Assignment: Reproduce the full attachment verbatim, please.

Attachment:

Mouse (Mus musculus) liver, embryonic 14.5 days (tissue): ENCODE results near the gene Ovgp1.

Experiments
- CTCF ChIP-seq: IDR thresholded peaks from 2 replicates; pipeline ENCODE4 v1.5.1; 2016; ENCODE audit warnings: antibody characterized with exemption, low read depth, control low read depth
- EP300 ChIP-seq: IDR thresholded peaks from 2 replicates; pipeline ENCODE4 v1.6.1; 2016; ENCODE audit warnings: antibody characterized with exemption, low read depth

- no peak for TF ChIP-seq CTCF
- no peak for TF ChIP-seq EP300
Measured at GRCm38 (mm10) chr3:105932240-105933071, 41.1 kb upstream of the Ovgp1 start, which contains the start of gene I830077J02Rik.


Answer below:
Mouse (Mus musculus) liver, embryonic 14.5 days (tissue): ENCODE results near the gene Ovgp1.

Experiments
- CTCF ChIP-seq: IDR thresholded peaks from 2 replicates; pipeline ENCODE4 v1.5.1; 2016; ENCODE audit warnings: antibody characterized with exemption, low read depth, control low read depth
- EP300 ChIP-seq: IDR thresholded peaks from 2 replicates; pipeline ENCODE4 v1.6.1; 2016; ENCODE audit warnings: antibody characterized with exemption, low read depth

- no peak for TF ChIP-seq CTCF
- no peak for TF ChIP-seq EP300
Measured at GRCm38 (mm10) chr3:105932240-105933071, 41.1 kb upstream of the Ovgp1 start, which contains the start of gene I830077J02Rik.